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Mdou Moctar: From Niger to international guitar hero
Hari Sreenivasan: In the world of music, 'guitar hero' is a title achieved by very few.Now, a new hero has emerged from a remote village in rural Niger to become an international superstar with a 6-string style all his own.
NewsHour Weekend's Christopher Booker has the story and the sound.
Christopher Booker: In the English speaking press Mdou Moctar has been compared to Eddie Van Halen and called the Jimi Hendrix of the Sahara. The descriptions certainly help establish Moctar's virtuosity, but it is important to note that just a few years ago he didn't know who Eddie Van Halen was.
Mdou Moctar: For me it doesn't matter, they call me whatever they need, but I am still Mdou Moctar and then I try all to be me. I support absolutely, I support Jimi Hendrix. I love what you do. And then I love Eddie Van Halen to all the famous artists. Very talented. I love them, but I love myself more and then I try all the time to have my own style.
Christopher Booker: Sung in his native Tamashek and French, Moctar's music is a contemporary iteration of what's been nicknamed desert blues - guitar driven music performed by the Tuareg people, a traditionally nomadic group from the Sahara. I sat down with Moctar at the tail end of short fall tour of the U.S., just hours before he was to start his nearly 36-hour journey to his home in Niger.
Christopher Booker: Do you worry, that there's a rush to label you to say, oh, he is like this or westernize your sound?
Mdou Moctar: No, I don't didn't. The music, it's fee like, the music is like ocean.
Christopher Booker: Moctar's musical story is as complicated as it is remarkable. In some ways the start can be traced to a performance by Abdallah Oumbadougou, a famous Tuareg player that Moctar stumble upon as a young boy
Mdou Moctar: I saw Abdallah Oumbadougou that was my first concert in my life, that it was in early. I was very young and then I say, Wow, I have to be like this person. Yeah. And then I don't know when had going to have the guitar I had. No, I don't have the money. Anyone in my family going to support this. idea.
Christopher Booker: Watching Moctar play today, it can be hard to believe that not only is he self-taught, but the guitar he started with was one he made himself with wires from a bicycle.
In 2008, Moctar recorded a collection of his songs on his phone, which were shared via via blue tooth from phone to phone throughout the region - and somehow, through a remarkably random series of events, find their way to American label Sahel Sounds, which would work to not only release some of Moctar's music with, but produce and direct a film loosely based on Moctar's life.
Inspired by Prince's Purple Rain, Moctar plays a young Tuareg guitar hero looking to make it as a musician. As there is no word for purple in Tamashek - the film's english tile reads, "Rain the Color of Blue with a Little Red in It."
But Moctar's big break came in 2019, when he would release Moctar's "Ilana: The Creator," to critical acclaim. He and his band would play 112 shows that year across, the U.S., Canada and Europe. The Western world coming to know of Moctar's prowess and then last spring came Afrique Victime.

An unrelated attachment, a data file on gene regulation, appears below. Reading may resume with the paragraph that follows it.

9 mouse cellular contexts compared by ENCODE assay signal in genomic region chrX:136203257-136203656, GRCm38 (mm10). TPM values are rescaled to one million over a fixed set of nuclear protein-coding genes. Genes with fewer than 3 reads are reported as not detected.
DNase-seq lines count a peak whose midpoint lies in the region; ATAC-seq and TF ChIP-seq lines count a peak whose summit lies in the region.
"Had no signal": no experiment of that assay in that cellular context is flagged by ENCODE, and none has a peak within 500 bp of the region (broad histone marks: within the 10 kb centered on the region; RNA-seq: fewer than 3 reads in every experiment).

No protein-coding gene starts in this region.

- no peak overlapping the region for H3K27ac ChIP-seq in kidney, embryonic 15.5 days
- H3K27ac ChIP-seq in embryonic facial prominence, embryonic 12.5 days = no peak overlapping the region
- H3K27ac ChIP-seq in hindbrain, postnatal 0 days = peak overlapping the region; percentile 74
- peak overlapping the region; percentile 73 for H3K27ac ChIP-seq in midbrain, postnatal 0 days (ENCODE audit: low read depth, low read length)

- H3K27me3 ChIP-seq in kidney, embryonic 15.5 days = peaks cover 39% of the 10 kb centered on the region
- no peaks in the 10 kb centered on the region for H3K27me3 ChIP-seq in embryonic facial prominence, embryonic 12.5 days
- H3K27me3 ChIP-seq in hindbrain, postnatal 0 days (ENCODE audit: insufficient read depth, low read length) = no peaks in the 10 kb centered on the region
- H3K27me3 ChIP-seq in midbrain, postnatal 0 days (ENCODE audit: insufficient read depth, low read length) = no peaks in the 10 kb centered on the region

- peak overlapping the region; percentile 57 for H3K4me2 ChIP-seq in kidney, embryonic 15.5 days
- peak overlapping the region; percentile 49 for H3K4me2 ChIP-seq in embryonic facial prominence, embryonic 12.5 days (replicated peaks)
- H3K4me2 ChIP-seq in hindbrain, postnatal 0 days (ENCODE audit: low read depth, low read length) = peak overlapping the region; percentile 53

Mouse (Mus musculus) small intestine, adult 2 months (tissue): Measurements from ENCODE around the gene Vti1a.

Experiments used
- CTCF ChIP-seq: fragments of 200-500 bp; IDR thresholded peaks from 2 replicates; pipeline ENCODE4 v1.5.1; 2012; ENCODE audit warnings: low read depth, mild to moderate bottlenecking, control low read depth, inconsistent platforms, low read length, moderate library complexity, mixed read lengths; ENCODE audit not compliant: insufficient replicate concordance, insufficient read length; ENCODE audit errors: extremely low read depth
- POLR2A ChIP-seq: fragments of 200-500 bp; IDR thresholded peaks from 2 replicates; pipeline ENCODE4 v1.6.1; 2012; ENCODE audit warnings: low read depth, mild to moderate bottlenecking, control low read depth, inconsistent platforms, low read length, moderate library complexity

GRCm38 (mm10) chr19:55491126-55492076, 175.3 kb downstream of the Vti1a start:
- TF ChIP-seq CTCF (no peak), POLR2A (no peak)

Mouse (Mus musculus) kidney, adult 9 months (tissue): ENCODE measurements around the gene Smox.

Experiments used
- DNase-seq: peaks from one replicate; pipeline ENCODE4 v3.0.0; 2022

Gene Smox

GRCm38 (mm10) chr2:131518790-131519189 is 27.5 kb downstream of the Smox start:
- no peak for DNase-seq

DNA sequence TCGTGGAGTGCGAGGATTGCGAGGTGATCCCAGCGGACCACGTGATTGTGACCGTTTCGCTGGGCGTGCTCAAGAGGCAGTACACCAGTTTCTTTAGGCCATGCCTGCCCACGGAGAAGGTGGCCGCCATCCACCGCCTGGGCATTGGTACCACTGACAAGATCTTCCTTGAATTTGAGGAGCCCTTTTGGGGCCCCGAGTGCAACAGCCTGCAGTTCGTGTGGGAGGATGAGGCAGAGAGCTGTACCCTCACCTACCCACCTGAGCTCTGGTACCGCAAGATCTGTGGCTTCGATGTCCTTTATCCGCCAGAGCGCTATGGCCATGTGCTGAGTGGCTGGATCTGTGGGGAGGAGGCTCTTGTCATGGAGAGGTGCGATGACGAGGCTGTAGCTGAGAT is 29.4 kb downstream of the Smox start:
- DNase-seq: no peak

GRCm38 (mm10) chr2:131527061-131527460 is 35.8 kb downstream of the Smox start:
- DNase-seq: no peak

A collection of nine songs - with Moctar coupling other-worldly guitar playing with charging lyrics about love, religion, women's rights and the colonial history of Western Africa.
Mdou Moctar: Africa is a victim of so many crimes. If we stay silent it will be the end of us.
Christopher Booker: Do you feel a heavy weight as an artist wrestling with all of these ideas and thoughts ?
Mdou Moctar: Being an artist is like being an embassy, I'm feel like an embassy for where I am fromt and then I don't have no power. Africa doesn't have no power to stop this corruption, this manipulation, this injustice. We don't have that power. I never like to write the song just like that. No, it's the nature inspired me. If I am in love, I'm going to write some some stuff for love? And then one, I see something like some crime happening or something like that. I can write this song talking about it. It's what I am.
Christopher Booker: The situation in Niger has become increasingly dangerous in recent years as Boko Haram - the islamic fundamenalists…..have broadedened their terror campaign through the Sahara. Tthe impoverished nation not only threatedby terrorism, but now seeing increased military presence as counter-insurgency efforts expand throughout the country.
Christopher Booker: Do you worry that if you get too political, that there would be a negative response towards your your music and art?
Mdou Moctar: Africa is starting to be very, very crazy and that is so it's so scary for all the artists, not just me. 'm scary, too, for my family and I'm scary for for everyone, not just me,
Christopher Booker: Does being in the world as you are in the world playing? Do you feel more internal peace or less internal peace?
Mdou Moctar: To be honest I started to be crazy, man. I don't know what I am. I don't know where I'm going to go. I don't know who I am. When I am with my crowd, I play for them. Make them smile. I'm happy. I feel free, but when I'm thinking for my continent, Africa, what happening in Africa, what is going on? And then world doesn't matter.
I feel like, I don't know which day this is going to stop because the world doesn't take matter. I feel like the justice doesn't exist in the world. It's what I'm feeling. Music, it's like good way to to send in the message, but it's not obligation to someone to like understand that message.
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